"A masterpiece...A novel of epic proportions [that is] every bit as thrilling, propulsive, darkly comic and stupendously intelligent as its predecessors...The trilogy is complete and it is magnificent.” —Alexandra Harris, The Guardian
“Deep, suspenseful, chewy, complex and utterly transporting—truly a full banquet. Most miraculously of all, it’s every bit as good as the first two books, both of which won the Booker Prize. Imagine if the third The Godfather movie had been just as magnificent as the first two: It’s like that. A perfectly executed masterpiece.” —Elizabeth Gilbert, The Wall Street Journal Magazine
"These novels are sure to be among the books that endure from the early decades of this century…In a novel that could travel far on character and plot, Mantel adds the accelerant of gorgeous language…We are in strange territory, an era that can feel very foreign…But what is not strange—what is achingly familiar and acutely relevant—is the way Mantel meticulously unfolds to us the nature of the human heart, all the old unchanging lusts, avarices, jealousies, hatreds and loves, the desire to live, the fear of death." —Geraldine Brooks, Air Mail
"This is rich, full-bodied fiction. Indeed, it might well be the best of the trilogy simply because there is more of it, a treasure on every page...The brisk, present-tense narration makes you feel as though you are watching these long-settled events live, via a shaky camera phone... Mantel has…elevated historical fiction as an art form... At a time when the general movement of literature has been towards the margins, she has taken us to the dark heart of history." —The Times (London)
"Fascinating...What Mantel does, often brilliantly, is put movement and muscle on the bare bones of what’s known...[Cromwell’s] bundled contradictions—a polyglot scholar with bruised knuckles, as ruthless in business as he was benevolent at home—are more than mirror and light; they’re real, indelible life." —Entertainment Weekly
"The Mirror & the Light [features] the embroiled, ruthless, visionary hero of Mantel’s masterwork trilogy, the endlessly compelling Thomas Cromwell...Every page is rich with insight, the soul-deep characterization and cutting observational skill that make Mantel’s trilogy such a singular accomplishment." —USA Today
"Hilary Mantel has written an epic of English history that does what the Aeneid did for the Romans and War and Peace for the Russians...As Cromwell approaches his end, cast off by an ungrateful master, Mantel pulls together the strands of his life into a sublime tapestry." —The Telegraph (UK)
"Cromwell is a character for the ages...The stunning success of the novels is in large part the result of Ms. Mantel’s skill in fashioning a voice and persona that, while never anachronistic, make Cromwell seem eerily contemporary...Mantel’s genius is to make his 16th-century instincts, such as a willingness to decapitate anyone standing in his path, seem as plausible as his more familiar qualities." —The Economist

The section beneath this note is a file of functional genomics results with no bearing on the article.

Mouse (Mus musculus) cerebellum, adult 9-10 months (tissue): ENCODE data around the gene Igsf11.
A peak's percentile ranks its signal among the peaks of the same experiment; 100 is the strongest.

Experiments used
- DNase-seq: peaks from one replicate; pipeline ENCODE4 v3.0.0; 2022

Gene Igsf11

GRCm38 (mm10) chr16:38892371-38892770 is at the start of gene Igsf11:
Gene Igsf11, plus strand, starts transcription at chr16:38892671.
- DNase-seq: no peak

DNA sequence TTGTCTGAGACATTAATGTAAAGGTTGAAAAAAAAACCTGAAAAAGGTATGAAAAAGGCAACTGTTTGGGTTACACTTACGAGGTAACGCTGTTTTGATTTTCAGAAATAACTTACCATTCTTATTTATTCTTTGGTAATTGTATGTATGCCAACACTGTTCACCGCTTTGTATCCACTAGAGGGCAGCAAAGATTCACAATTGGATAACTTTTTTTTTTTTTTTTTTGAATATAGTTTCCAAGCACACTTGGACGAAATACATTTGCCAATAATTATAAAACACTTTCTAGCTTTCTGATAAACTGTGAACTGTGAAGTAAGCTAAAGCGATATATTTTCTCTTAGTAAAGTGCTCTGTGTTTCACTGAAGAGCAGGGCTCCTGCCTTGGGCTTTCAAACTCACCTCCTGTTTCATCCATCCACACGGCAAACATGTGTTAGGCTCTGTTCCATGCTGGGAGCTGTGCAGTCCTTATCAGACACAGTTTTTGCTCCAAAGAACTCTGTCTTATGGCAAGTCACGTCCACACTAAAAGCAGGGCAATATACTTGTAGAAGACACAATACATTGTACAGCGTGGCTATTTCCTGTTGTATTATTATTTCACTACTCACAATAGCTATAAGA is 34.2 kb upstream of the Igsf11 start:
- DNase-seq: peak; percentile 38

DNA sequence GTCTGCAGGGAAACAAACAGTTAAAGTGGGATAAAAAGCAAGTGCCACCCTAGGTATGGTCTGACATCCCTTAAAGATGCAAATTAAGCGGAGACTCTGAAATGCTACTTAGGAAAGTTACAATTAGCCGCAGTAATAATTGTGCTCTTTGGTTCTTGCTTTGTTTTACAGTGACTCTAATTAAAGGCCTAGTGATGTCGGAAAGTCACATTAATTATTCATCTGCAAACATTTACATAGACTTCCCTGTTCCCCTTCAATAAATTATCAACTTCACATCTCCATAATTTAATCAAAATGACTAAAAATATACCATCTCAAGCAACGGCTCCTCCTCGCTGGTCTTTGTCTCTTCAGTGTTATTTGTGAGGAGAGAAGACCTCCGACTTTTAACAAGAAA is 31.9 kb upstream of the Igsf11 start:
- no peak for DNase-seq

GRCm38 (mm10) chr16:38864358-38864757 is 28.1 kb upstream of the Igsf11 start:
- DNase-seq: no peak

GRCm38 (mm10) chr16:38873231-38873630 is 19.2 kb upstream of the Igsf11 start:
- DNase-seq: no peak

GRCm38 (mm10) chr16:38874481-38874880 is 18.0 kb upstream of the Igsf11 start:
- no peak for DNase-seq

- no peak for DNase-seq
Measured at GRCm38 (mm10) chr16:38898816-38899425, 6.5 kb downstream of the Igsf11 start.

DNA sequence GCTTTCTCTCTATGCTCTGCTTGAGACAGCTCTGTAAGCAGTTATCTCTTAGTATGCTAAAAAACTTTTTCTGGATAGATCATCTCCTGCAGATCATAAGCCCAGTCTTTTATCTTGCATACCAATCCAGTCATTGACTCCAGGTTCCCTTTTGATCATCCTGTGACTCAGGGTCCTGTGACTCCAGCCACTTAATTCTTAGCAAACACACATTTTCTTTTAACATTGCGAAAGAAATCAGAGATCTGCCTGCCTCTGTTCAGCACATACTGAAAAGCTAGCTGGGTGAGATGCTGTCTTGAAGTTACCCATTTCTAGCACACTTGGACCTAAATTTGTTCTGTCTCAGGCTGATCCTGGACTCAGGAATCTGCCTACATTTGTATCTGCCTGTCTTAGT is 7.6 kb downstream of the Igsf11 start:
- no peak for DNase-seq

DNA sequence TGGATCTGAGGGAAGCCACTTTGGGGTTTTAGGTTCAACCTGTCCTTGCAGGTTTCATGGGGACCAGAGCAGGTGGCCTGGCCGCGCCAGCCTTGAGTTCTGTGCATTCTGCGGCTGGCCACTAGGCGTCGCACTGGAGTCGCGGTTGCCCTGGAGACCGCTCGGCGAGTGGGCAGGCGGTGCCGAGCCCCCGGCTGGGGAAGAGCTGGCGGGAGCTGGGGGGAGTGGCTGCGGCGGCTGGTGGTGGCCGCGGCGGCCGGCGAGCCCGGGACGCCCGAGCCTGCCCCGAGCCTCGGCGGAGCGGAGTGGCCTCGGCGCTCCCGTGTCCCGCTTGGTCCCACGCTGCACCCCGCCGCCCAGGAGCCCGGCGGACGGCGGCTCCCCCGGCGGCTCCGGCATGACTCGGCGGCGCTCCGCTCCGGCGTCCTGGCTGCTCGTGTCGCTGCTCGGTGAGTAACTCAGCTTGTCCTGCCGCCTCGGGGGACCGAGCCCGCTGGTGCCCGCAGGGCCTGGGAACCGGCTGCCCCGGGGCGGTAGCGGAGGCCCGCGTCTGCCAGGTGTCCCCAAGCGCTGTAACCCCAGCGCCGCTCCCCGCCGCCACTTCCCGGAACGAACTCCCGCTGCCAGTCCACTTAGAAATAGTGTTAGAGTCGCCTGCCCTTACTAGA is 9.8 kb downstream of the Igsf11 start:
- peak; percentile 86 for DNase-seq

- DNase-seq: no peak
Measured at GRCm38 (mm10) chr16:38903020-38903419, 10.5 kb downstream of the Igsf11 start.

“The Mirror & the Light bears the stamp of Mantel’s genius; it’s a richly hued mural of meticulous research, enthralling characters, and expressionistic language. She is our literary Michelangelo. In Cromwell, a striver who will do anything to survive, she lets us glimpse the invention of modernity. Teeming with pageantry, intrigue, sex, and salvation, The Mirror & the Light reflects the looming tensions of every era, between those who hoard power and those who crave it.” —O Magazine
"Mantel’s prose is rich and vivid…Mantel makes the past feel so immediate that it seems possible Cromwell might actually manage to save himself…Expectations are high for this novel. And it lives up to them." —Vox
“Beautifully written…The book makes for compulsive reading; if it doesn’t win its author her third Booker Prize, there’s no justice.” —St. Louis Post-Dispatch
“Brilliant…. Mantel enthralls with her descriptions of royal life, from its bizarre rites and traditions to its practicalities…. Her research is prodigious, her skill at complex plotting breathtaking, but her greatest strength is her characters and the dialogue she imagines for them.” —Tampa Bay Times
“This huge canvas, expertly painted as always, offers many of the pleasures you’ve come to expect of Mantel and her Cromwell books...Cromwell’s execution [is] a brilliantly imagined moment.” —The New Yorker
"Another masterpiece of historical fiction...The Mirror & the Light is superb, right to the last crimson drop...A complex, insightful exploration of power, sex, loyalty, friendship, religion, class and statecraft...A stunning conclusion to one of the great trilogies of our times." —Independent (UK)
"Mantel’s prose is steadily and quietly luminous, occasionally delivering unforgettable surprises...This is a worthy conclusion to what is undoubtedly one of the great historical fictions of the age, sustaining clarity, tension and depth with a rare consistency." —New Statesman (UK)
"Mantel’s trilogy—historically scrupulous, but quaveringly alert to more recent resonances— is one of the key achievements in English literature.” —The Spectator (UK)
"In Mantel’s hands, the story of the Tudors loses all its heavy familiarity and starts to feel like a custom-built vehicle for her muscular prose and savage wit, not to mention her lifelong concern with violence and evil, religion and ghosts...The page-by-page texture of the writing in The Mirror & the Light is just as rich and interesting as ever, the pacing and the distribution of scenes are just as lively, and the details every bit as funny...Mantel’s prodigious feat is to have given Cromwell another face, one that he might even have recognized as his own; she has cast a dazzling new light onto the tarnished mirror of the past." —TLS (UK)
"Magisterial...Mantel's craft shines at the sentence level and in a deep exploration of her themes...The series' first two books won the Booker Prize—the third, rich with memory and metaphor—may be even better." —Publishers Weekly
"The longed-for final volume in Mantel’s magnificent trilogy is also a stupendously knowledgeable, empathic, witty, harrowing, and provocative novel of power and its distortions...Astute, strategic, sly, funny, poignant, and doomed, Cromwell rules these vivid pages, yet every character and setting resonates, and Mantel’s virtuoso, jousting dialogue is exhilarating...[A] timeless saga of the burden of rule, social treacheries, and the catastrophic cost of indulging a raving despot." —Booklist (starred review)